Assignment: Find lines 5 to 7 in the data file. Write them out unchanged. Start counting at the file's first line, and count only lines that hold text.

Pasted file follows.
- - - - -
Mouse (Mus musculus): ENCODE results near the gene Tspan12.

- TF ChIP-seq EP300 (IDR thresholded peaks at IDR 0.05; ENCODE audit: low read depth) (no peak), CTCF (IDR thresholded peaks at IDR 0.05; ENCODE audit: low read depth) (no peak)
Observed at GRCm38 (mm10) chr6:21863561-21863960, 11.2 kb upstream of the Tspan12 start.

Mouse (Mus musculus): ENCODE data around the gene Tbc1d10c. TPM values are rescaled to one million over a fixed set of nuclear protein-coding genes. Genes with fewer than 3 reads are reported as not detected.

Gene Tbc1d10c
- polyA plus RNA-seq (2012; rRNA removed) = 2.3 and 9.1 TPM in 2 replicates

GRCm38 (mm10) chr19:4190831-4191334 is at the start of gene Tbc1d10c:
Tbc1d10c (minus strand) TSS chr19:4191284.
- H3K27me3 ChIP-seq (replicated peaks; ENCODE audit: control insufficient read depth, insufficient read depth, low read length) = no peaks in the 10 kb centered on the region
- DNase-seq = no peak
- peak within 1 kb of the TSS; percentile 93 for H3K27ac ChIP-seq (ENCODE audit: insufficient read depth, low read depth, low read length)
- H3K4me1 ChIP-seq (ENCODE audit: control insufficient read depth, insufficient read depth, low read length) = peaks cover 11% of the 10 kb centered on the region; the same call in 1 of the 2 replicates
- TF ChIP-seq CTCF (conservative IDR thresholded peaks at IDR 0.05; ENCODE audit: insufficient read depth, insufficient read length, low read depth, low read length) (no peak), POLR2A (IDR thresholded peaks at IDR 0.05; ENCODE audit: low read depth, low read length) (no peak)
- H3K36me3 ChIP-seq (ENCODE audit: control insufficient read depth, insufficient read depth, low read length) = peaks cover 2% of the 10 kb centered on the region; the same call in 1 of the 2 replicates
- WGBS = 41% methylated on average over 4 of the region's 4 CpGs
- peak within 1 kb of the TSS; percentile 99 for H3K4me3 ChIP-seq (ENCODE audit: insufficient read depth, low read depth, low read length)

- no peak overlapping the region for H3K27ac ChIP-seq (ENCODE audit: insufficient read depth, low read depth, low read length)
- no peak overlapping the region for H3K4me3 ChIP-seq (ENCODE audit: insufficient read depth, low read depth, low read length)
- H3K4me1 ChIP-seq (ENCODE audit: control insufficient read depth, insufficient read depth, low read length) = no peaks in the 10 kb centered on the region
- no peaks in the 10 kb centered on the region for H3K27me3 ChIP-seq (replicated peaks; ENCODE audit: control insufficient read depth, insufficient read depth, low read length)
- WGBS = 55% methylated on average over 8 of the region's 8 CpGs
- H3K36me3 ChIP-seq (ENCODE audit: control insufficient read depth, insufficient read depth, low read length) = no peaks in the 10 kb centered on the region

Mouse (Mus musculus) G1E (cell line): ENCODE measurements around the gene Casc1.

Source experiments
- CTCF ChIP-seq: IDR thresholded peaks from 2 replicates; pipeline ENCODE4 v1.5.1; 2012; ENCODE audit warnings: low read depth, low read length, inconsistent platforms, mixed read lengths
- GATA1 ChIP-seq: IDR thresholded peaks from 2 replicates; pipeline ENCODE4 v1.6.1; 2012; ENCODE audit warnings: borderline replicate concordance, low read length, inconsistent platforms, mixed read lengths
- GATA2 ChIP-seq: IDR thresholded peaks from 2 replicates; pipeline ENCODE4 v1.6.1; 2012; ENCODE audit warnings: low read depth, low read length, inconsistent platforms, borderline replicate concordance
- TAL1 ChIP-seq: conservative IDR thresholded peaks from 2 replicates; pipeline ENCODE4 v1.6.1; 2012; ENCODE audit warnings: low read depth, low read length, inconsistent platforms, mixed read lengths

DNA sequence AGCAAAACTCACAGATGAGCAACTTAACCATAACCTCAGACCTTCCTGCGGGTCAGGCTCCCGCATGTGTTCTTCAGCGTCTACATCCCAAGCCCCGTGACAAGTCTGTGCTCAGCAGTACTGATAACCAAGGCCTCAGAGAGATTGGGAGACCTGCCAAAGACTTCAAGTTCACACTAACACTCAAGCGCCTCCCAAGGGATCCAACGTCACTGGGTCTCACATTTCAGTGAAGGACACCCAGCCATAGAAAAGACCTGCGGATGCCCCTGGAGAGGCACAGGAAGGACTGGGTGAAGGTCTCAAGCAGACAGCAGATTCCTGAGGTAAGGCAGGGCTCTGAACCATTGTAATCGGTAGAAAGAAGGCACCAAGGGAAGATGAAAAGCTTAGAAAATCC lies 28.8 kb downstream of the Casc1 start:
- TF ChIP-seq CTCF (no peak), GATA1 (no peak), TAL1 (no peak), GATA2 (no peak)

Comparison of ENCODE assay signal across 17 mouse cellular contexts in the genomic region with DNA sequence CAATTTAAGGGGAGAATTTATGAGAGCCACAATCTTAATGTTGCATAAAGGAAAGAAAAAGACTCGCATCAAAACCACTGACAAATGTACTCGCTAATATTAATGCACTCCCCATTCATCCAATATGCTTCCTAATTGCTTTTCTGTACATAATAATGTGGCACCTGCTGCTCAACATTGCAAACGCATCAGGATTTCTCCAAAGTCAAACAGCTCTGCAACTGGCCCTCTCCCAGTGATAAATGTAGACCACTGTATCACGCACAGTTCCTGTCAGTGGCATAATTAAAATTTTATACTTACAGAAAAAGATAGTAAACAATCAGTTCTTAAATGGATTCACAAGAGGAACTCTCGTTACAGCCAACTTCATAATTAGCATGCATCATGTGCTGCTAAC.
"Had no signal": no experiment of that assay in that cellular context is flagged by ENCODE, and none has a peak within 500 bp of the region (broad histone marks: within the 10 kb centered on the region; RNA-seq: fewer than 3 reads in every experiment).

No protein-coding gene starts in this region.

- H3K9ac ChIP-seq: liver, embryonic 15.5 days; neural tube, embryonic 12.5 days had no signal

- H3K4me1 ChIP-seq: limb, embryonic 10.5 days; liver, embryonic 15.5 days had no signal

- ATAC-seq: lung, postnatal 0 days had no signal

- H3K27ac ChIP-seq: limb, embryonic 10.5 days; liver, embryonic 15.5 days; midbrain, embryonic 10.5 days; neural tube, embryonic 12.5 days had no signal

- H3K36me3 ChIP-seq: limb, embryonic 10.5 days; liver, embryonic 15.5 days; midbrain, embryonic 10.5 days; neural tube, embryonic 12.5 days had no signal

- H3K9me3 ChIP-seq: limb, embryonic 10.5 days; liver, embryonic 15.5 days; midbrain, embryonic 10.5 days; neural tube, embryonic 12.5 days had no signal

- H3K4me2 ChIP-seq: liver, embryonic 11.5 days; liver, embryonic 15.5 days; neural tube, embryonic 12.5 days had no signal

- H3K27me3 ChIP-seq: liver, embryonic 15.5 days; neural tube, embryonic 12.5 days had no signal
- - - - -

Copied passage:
Gene Tbc1d10c
- polyA plus RNA-seq (2012; rRNA removed) = 2.3 and 9.1 TPM in 2 replicates

GRCm38 (mm10) chr19:4190831-4191334 is at the start of gene Tbc1d10c: